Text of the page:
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Calling C++ Dll with export class from PB 10 Host

Started by Heinz Grandjean, September 05, 2013, 06:47:55 PM

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Heinz Grandjean

I try to call a C++ Dll that has an export class from PB10.

#ifdef DLL_Test1_EXPORTS
#define DLL_Test1_API __declspec(dllexport)
#define DLL_Test1_API __declspec(dllimport)

namespace CL_Export
     // This class is exported from the DLL_Test1.dll
     class CL_Export
         static DLL_Test1_API int Calculate(int a);

#include "stdafx.h"
#include "DLL_Test.h"
#include <stdexcept>

using namespace std;

namespace CL_Export
    int CL_Export::Calculate(int a)
return 13;

Naturally the traditional PB- declare doesn't work:


Do I have to use a special class definition in PB??
Maybe as Com?

Thank You
Heinz Grandjean

José Roca

Patrice Terrier

Yes, write procedural code, that would work with everything.

Patrice Terrier
GDImage (advanced graphic addon)

Heinz Grandjean

PB-Classes are restricted to Com???

On the procedural side connecting to a C++ -DLL is ok. Tested it.
But then I have to make a procedural interface dealing internally with the Classes inside the DLL.
Coming very close to a philosophical discussion about future.

Thanks for the replies
Heinz Grandjean

Maybe there is a chance if the C++ DLL works as a Com-Server, hopefully unregistered....

Frederick J. Harris

Sorry I'm coming late to the discussion Heinz.

The whole reason for COM was to create a standard binary footprint in memory so that various programming languages could interoperate at a binary level instead of a source code level.  Therefore, given a C++ class (not a COM based class), that class will only, with 100% certainty of success, be able to be accessed by a client written with the exact same version of C++.  In other words, there is no guarantee that an ordinary C++ class in a dll written in Microsoft C++ will be able to be accessed correctly by GNU C++.  In fact, there is no absiolute guarantee that a Microsoft Version 6 C++ class will be accessable from a version 7 client.  While it likely will, there is no guarantee.  The reason for that is that the C++ standard specifies all kinds of things related to syntax and what must compile and what must not compile, and behaviors, but does not specify how any C++ language implementor must layout binary objects.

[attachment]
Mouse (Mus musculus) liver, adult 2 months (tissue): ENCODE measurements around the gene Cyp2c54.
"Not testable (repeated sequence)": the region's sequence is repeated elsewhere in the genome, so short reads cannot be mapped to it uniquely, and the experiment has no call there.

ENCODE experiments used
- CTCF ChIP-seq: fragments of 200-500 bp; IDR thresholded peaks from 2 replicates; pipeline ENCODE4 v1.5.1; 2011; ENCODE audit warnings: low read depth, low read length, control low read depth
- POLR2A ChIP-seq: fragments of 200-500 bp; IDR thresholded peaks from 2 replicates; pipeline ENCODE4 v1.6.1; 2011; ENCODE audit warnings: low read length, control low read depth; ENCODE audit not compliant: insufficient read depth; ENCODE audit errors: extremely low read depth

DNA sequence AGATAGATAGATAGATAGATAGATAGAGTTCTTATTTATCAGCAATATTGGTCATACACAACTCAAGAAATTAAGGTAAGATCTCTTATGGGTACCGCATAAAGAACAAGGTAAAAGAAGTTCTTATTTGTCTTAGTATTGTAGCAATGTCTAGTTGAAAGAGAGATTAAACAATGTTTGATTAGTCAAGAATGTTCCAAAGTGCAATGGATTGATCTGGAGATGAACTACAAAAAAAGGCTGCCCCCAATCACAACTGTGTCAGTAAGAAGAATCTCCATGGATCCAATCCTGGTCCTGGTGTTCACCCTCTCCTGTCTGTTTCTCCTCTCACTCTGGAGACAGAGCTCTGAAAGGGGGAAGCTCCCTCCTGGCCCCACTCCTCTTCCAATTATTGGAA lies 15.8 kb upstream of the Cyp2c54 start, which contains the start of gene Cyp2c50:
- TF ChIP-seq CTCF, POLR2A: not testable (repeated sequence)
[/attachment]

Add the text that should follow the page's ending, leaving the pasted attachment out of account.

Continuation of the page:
COM was designed to overcome that hurdle by specifying a particular binary layout.  Any language can then create COM objects that can be used by any other language.  For example, I freely interoperate between C, C++ and PowerBASIC in my work.  But the objects I create in C or C++ or low level PowerBASIC adhere to the COM memory layout for objects.  I hope this philosophical point of view helps clear it up for you.  This is a point that confuses a lot of folks.  They think that now that PowerBASIC supports objects, it should freely interoperate with C++.  It will, if the C++ class one wishes to interoperate with was built according to the COM specification, which involves a particular memory setup involving the virtual function table and virtual function table pointers.

Heinz Grandjean

I apologize  for late answering, Frederick!

I have not checked the thread any longer, thinking it had become inactive.
But in the meantime I have tested Your helpful advices concerning the call to C++ DLLs.
(I love PB, but I have realized the fact to be in a certain dead end street.)
Therefore I started to learn C++, following Patrice Terrier.

By the way I think it to be not only  a question of translating PB to C++
It is a different approach and more than "simply interpreter's work"...

Please allow me some additional sentences.
Detecting the impossibility to access C++ classes (inside C++ DLLs) via PB,  I focused the Com-aspect,
because I want to avoid a (historical) procedural export-interface (what I got working...).

I now can reach my PB!!!-compiled DLLs via late com-binding (PB-style and without registry).
I did that in the hope to do it in the same way with C++.
Heinz Grandjean